(1) The ever-deepening sense in St. Paul's heart of the divine mercy of which he was the object, as shown in the insertion of the "mercy" in the salutations of both epistles, and in the "obtained mercy" of (1 Timothy 1:13) (2) The greater abruptness of the Second Epistle. From first to last there is no plan, no treatment of subjects carefully thought out. All speaks of strong overflowing emotion memories of the past, anxieties about the future. (3) The absence, as compared with St. Paul other epistles, of Old Testament references. This may connect itself with the fact just noticed, that these epistles are not argumentative, possibly also with the request for the "books and parchments" which had been left behind. (2 Timothy 4:13) (4) The conspicuous position of the "faithful sayings" as taking the place occupied in other epistles by the Old Testament Scriptures. The way in which these are cited as authoritative, the variety of subjects which they cover, suggests the thought that in them we have specimens of the prophecies of the apostolic Church which had most impressed themselves on the mind of the apostle and of the disciples generally. (1 Corinthians 14:1) ... shows how deep a reverence he was likely to feel for spiritual utterances. In (1 Timothy 4:1) we have a distinct reference to them. (5) The tendency of the apostle's mind to dwell more on the universality of the redemptive work of Christ, (1 Timothy 2:3-6; 4:10) and his strong desire that all the teaching of his disciples should be "sound." (6) The importance attached by him to the practical details of administration. The gathered experience of a long life had taught him that the life and well being of the Church required these for its safeguards. (7) The recurrence of doxologies, (1 Timothy 1:17; 6:15,16; 2 Timothy 4:18) as from one living perpetually in the presence of God, to whom the language of adoration was as his natural speech.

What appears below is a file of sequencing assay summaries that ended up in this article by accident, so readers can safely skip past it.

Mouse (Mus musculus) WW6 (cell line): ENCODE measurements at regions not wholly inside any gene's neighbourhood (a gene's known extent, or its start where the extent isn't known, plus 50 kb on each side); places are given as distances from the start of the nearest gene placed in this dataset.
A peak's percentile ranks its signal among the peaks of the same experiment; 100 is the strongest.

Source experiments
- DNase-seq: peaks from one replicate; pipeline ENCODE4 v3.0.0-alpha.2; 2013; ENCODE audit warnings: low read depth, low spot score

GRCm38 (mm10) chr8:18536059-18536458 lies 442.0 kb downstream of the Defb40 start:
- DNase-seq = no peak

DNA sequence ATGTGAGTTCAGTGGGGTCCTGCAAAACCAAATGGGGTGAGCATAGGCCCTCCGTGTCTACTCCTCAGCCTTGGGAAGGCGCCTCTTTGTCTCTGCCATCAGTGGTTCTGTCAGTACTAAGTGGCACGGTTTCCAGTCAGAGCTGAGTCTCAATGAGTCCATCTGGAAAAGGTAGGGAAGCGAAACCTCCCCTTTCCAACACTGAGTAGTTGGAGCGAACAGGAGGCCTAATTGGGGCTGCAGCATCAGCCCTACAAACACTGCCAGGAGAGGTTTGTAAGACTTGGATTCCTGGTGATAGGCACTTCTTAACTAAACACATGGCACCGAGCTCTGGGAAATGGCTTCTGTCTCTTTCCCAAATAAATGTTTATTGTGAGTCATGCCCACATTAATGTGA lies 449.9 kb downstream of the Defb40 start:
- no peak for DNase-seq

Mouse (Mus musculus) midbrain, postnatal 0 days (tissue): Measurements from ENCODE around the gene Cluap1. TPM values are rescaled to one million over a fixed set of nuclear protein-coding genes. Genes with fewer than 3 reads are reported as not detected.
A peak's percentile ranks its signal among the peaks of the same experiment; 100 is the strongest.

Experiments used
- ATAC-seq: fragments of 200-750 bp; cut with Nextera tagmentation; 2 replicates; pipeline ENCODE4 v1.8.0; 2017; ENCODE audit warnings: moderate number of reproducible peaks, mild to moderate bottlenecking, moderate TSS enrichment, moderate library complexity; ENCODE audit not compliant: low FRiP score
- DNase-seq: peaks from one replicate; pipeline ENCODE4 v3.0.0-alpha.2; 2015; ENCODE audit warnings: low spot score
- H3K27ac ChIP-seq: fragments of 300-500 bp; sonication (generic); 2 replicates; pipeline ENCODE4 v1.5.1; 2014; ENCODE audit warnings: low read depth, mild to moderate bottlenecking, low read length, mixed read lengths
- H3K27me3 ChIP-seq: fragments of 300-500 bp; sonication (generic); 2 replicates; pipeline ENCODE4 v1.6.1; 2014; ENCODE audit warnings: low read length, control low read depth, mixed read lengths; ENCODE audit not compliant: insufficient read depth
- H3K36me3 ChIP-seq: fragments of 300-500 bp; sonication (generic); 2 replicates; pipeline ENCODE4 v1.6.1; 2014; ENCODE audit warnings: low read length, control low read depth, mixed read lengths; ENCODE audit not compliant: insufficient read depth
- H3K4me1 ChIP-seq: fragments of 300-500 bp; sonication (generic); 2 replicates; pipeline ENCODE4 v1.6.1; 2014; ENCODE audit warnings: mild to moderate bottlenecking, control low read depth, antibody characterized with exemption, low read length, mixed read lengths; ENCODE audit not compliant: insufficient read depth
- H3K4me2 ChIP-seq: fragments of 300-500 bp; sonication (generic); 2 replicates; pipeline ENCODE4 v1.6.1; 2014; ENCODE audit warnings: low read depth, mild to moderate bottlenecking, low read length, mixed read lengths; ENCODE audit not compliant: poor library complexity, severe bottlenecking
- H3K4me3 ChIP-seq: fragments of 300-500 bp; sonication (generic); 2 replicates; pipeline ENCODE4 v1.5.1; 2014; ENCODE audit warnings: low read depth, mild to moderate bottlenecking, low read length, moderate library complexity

Paul in this epistle speaks of himself as having left Ephesus for Macedonia (1:3), and hence not Laodicea, as mentioned in the subscription; but probably Philippi, or some other city in that region, was the place where this epistle was written. During the interval between his first and second imprisonments he probably visited the scenes of his former labours in Greece and Asia, and then found his way into Macedonia, whence he wrote this letter to Timothy, whom he had left behind in Ephesus.
It was probably written about A.D. 66 or 67.
The epistle consists mainly, (1) of counsels to Timothy regarding the worship and organization of the Church, and the responsibilities resting on its several members; and (2) of exhortation to faithfulness in maintaining the truth amid surrounding errors.
Was probably written a year or so after the first, and from Rome, where Paul was for a second time a prisoner, and was sent to Timothy by the hands of Tychicus. In it he entreats Timothy to come to him before winter, and to bring Mark with him (comp. Philippians 2:22). He was anticipating that "the time of his departure was at hand" (2 Timothy 4:6), and he exhorts his "son Timothy" to all diligence and steadfastness, and to patience under persecution (1:6-15), and to a faithful discharge of all the duties of his office (4:1-5), with all the solemnity of one who was about to appear before the Judge of quick and dead.